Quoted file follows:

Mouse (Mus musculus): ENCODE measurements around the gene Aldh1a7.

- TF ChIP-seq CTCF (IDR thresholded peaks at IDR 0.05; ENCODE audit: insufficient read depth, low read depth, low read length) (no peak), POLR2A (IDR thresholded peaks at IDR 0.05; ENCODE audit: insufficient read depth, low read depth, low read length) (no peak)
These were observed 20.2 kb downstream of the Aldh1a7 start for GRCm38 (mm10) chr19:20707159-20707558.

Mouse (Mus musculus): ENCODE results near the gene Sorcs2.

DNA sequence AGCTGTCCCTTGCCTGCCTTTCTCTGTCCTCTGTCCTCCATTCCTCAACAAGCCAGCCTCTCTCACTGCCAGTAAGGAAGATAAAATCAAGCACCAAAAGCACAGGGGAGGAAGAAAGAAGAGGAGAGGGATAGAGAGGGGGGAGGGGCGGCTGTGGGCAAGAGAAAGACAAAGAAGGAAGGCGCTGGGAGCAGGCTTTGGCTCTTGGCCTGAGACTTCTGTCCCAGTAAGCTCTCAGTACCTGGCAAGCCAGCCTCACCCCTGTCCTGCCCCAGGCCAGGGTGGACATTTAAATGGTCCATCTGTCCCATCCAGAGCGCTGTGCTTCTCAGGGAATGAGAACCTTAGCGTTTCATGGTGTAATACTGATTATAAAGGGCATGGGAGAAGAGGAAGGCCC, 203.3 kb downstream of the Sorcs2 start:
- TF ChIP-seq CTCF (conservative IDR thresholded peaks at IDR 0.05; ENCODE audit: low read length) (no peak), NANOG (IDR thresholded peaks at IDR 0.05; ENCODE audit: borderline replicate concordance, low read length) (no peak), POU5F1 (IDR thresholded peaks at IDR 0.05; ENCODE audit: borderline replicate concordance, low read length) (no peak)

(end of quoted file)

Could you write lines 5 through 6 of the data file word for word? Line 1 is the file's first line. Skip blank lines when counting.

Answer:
DNA sequence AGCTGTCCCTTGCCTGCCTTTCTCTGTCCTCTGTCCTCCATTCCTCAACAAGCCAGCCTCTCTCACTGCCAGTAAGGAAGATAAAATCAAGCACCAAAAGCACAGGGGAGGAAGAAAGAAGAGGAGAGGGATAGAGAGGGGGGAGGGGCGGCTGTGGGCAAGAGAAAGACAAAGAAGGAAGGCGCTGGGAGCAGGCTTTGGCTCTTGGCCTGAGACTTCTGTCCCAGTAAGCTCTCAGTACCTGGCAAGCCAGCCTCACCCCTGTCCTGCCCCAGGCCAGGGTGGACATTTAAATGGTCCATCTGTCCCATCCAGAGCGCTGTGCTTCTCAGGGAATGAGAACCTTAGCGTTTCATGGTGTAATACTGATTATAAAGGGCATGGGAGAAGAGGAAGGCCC, 203.3 kb downstream of the Sorcs2 start:
- TF ChIP-seq CTCF (conservative IDR thresholded peaks at IDR 0.05; ENCODE audit: low read length) (no peak), NANOG (IDR thresholded peaks at IDR 0.05; ENCODE audit: borderline replicate concordance, low read length) (no peak), POU5F1 (IDR thresholded peaks at IDR 0.05; ENCODE audit: borderline replicate concordance, low read length) (no peak)